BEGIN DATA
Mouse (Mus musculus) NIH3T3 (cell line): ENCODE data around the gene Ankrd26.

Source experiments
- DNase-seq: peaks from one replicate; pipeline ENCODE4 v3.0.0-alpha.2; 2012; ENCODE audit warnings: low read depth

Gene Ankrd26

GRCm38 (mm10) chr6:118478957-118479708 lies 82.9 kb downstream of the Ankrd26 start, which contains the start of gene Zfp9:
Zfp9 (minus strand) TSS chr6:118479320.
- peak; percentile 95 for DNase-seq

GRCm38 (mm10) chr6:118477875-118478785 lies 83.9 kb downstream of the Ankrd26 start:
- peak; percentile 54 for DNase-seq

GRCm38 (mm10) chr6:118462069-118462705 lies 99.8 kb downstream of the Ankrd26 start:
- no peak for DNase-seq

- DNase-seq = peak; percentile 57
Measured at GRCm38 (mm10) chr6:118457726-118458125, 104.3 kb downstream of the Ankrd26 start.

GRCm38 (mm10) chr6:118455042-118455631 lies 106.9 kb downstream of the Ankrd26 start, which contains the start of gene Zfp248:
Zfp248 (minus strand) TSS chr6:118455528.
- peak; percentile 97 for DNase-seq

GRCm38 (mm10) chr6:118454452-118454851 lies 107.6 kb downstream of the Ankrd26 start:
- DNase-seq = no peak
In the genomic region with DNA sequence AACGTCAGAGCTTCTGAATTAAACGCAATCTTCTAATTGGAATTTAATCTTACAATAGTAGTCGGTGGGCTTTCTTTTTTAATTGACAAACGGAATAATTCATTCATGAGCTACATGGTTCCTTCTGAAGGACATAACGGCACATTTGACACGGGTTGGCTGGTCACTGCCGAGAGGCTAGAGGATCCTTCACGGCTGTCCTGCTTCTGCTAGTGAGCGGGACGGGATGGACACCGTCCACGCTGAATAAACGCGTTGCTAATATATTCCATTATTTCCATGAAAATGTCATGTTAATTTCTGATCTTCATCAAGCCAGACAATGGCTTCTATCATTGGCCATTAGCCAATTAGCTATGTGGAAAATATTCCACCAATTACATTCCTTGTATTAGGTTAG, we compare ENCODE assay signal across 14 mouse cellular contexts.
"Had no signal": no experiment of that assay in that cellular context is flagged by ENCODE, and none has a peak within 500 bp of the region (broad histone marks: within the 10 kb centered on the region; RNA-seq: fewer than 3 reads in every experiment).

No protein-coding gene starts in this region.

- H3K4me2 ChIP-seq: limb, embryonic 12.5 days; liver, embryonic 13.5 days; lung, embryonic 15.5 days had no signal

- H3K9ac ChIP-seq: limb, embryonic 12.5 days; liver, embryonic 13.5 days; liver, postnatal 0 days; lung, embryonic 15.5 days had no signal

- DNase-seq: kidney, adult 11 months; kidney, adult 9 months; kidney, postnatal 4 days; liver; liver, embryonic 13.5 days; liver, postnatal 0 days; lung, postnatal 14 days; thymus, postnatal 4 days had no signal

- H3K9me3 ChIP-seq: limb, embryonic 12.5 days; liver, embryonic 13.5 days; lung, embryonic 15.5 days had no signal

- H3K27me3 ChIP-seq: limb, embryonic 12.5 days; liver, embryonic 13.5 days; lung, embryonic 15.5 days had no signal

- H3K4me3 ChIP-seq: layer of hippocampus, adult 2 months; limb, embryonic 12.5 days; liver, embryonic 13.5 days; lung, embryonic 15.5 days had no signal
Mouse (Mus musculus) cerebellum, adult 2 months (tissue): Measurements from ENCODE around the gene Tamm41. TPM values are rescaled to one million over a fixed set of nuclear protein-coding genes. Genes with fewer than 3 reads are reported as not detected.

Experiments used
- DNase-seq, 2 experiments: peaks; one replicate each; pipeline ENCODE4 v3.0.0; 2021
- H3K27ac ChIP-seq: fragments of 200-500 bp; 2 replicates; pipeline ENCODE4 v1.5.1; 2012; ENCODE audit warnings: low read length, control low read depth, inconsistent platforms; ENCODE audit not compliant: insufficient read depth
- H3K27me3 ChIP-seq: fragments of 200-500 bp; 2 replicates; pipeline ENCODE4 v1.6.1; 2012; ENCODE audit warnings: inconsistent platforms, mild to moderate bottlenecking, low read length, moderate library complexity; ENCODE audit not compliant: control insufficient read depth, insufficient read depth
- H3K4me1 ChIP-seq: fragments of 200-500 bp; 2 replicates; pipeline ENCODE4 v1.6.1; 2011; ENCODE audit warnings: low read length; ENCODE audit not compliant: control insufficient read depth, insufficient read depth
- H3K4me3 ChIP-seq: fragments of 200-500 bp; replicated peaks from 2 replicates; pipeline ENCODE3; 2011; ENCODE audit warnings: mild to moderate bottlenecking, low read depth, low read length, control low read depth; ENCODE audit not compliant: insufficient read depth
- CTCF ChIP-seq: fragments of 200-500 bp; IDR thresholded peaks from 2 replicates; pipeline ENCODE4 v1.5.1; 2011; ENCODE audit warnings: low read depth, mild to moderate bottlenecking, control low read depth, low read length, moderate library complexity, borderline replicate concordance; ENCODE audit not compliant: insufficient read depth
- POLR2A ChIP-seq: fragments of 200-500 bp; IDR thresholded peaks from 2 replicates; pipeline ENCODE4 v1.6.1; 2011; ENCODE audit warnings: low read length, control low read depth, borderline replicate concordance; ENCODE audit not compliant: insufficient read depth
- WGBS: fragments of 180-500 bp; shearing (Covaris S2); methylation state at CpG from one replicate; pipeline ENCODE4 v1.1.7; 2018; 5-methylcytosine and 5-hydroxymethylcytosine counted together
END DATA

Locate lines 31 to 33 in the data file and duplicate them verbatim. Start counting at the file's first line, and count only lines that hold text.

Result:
- H3K27ac ChIP-seq: fragments of 200-500 bp; 2 replicates; pipeline ENCODE4 v1.5.1; 2012; ENCODE audit warnings: low read length, control low read depth, inconsistent platforms; ENCODE audit not compliant: insufficient read depth
- H3K27me3 ChIP-seq: fragments of 200-500 bp; 2 replicates; pipeline ENCODE4 v1.6.1; 2012; ENCODE audit warnings: inconsistent platforms, mild to moderate bottlenecking, low read length, moderate library complexity; ENCODE audit not compliant: control insufficient read depth, insufficient read depth
- H3K4me1 ChIP-seq: fragments of 200-500 bp; 2 replicates; pipeline ENCODE4 v1.6.1; 2011; ENCODE audit warnings: low read length; ENCODE audit not compliant: control insufficient read depth, insufficient read depth